When I was 18 or 19, I routinely read 1,000 plus page books. A Thousand Days and Robert Kennedy and his Times by Arthur Schlesinger Jr. to name just two. So book length has never intimidated me. I was assistant coaching debate for a local high school and we took the kids to Stanford University for a debate tournament. Naturally, I made my way to the campus book store. Instead of buying a sweatshirt of other Stanford gear, I bought a copy of Harlot’s Ghost by Norman Mailer. I had read The Executioner’s Song a few years prior and since I had a fascination with the CIA and Harlot’s Ghost was about the CIA, I got it.
I immediately started reading. It was a monster of a book. 1,282 pages of text. That’s not counting the notes at the end. I looked at the last page to get a page count, but I deliberately did not look at the end because I didn’t want to ruin anything. Had I done so, I probably would have thought twice about reading the book at all.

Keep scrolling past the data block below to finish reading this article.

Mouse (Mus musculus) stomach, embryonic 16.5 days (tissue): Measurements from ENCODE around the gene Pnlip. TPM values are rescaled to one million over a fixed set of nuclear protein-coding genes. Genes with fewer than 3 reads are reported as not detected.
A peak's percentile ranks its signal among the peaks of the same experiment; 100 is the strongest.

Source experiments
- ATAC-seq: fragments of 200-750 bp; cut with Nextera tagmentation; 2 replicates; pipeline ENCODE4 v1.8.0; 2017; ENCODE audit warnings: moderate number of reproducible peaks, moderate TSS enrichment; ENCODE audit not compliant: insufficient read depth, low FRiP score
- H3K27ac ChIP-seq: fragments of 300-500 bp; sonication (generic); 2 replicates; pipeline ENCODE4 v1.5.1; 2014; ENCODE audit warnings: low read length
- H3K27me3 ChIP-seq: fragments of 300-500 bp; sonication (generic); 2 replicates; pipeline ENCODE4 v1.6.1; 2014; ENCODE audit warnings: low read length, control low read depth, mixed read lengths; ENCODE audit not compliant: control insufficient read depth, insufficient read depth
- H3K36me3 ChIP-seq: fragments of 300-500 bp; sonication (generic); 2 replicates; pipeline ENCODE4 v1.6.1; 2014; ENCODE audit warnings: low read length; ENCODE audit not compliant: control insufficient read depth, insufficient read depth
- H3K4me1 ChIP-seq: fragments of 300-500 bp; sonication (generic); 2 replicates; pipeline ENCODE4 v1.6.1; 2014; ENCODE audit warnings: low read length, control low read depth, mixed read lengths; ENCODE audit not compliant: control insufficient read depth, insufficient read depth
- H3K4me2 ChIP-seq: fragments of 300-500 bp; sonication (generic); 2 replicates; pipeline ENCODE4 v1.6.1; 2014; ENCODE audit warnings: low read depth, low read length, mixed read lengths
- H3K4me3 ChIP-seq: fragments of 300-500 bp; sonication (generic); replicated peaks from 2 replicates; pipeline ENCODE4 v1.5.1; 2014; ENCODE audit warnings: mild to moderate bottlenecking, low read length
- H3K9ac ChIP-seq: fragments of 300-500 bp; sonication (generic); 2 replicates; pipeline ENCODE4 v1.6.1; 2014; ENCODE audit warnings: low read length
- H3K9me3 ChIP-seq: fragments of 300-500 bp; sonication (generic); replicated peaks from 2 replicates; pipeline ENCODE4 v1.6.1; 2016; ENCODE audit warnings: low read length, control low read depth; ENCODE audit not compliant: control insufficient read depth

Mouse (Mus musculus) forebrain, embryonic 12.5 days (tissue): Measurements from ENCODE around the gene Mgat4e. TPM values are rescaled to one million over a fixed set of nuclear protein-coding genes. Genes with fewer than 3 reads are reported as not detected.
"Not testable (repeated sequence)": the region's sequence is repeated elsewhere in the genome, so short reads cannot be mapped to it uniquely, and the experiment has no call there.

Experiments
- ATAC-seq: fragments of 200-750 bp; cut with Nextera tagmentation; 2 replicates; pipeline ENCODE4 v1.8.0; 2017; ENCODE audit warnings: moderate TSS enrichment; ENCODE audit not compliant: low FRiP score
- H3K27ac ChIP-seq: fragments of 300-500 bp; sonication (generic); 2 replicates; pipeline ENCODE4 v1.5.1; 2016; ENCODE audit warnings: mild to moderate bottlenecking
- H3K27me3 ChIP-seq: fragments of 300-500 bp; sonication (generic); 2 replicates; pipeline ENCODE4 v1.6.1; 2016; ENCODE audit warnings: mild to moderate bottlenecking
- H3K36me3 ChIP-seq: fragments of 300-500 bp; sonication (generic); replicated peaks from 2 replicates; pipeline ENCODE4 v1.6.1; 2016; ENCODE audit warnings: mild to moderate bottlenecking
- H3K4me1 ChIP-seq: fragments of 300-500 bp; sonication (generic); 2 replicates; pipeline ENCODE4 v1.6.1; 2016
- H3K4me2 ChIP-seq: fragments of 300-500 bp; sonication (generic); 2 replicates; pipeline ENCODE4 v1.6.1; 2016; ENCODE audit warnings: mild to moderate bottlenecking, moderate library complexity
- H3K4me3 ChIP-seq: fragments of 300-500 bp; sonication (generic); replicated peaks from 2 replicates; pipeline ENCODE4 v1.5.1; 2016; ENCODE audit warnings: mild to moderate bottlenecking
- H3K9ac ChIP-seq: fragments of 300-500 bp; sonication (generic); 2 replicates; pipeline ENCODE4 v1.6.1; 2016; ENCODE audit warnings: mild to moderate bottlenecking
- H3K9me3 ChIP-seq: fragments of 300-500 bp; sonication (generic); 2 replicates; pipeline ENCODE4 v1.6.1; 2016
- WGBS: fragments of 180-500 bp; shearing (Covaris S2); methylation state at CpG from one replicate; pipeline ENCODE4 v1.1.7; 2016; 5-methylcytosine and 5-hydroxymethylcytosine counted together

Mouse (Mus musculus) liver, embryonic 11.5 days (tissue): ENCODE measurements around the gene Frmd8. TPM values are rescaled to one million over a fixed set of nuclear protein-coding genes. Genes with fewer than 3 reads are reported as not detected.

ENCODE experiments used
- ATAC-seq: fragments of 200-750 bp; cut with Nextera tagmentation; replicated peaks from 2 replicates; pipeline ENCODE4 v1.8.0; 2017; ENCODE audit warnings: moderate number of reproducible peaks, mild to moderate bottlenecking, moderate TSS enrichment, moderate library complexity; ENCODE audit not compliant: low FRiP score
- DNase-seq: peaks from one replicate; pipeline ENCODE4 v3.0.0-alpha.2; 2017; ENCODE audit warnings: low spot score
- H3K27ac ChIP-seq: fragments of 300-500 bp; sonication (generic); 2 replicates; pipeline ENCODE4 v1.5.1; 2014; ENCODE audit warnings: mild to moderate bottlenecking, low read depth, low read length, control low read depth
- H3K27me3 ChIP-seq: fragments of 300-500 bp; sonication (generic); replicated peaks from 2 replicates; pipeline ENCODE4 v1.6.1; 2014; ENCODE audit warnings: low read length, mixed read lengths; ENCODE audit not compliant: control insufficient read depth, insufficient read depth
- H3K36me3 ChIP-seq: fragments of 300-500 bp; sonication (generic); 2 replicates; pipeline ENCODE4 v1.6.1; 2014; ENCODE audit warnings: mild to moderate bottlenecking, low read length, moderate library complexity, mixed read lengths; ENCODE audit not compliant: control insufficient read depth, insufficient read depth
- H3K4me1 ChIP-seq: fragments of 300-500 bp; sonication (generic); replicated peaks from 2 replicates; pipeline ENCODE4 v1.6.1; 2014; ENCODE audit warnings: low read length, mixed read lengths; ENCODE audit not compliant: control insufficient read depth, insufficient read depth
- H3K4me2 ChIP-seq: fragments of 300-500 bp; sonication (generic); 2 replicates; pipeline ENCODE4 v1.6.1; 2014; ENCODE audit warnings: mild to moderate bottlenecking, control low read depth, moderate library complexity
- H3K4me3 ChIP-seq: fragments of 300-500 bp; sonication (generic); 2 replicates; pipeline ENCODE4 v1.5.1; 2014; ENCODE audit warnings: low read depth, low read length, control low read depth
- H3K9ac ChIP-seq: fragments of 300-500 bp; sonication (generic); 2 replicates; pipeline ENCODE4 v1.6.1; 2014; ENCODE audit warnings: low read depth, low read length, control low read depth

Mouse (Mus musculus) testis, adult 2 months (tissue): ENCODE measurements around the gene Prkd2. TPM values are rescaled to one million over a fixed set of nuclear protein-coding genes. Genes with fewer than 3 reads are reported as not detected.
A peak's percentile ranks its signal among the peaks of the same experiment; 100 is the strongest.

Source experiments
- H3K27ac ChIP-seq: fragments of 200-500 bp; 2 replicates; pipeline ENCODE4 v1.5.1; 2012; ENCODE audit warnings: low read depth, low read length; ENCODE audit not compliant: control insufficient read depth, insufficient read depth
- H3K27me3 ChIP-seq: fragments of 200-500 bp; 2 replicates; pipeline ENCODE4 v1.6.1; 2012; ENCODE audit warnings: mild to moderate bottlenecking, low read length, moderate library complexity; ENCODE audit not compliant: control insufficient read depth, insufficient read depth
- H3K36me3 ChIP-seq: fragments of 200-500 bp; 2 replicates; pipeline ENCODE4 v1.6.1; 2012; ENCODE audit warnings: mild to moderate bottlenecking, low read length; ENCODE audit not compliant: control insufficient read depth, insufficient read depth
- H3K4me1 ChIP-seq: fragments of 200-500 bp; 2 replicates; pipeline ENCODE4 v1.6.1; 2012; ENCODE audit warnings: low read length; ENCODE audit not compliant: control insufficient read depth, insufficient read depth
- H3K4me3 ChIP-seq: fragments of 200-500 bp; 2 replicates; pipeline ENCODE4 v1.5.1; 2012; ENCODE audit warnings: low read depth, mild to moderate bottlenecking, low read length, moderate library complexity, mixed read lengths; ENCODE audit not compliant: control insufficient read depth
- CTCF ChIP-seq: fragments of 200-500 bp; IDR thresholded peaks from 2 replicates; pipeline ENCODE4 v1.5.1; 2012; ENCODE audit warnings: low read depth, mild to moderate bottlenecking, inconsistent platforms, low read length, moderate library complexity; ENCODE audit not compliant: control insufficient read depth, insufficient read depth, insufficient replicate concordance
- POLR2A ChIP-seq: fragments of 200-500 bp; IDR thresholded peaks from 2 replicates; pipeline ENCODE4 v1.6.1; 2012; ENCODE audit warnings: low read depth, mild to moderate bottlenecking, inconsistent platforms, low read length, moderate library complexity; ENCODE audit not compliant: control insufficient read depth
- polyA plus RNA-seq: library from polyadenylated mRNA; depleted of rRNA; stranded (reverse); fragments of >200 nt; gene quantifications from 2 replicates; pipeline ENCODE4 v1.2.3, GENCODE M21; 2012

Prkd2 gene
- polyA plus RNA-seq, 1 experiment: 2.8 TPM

While Harlot’s Ghost was touted as a “history of the CIA,” no one mentioned how long it was. Or that it ended with three words you never, ever want to see at the end of a 1,282 page book – “To Be Continued.” When I read those three words, I closed the book and hurled it across the room. It is the only time I have ever thrown a book. I was so mad. I invested so much time into reading this book and following its convoluted plot, I thought I was being punished with the end. And, as it turns out, it was not continued because Mailer died before he wrote a squeal, though I am not convinced he ever intended to.
Because of that no fun surprise at the end of the book, I ALWAYS read the last paragraph of the book I am starting. Most of the time, it makes no sense, but at least I know what’s going to happen. And I will never get to the end of a book that says, “To Be Continued” and be surprised.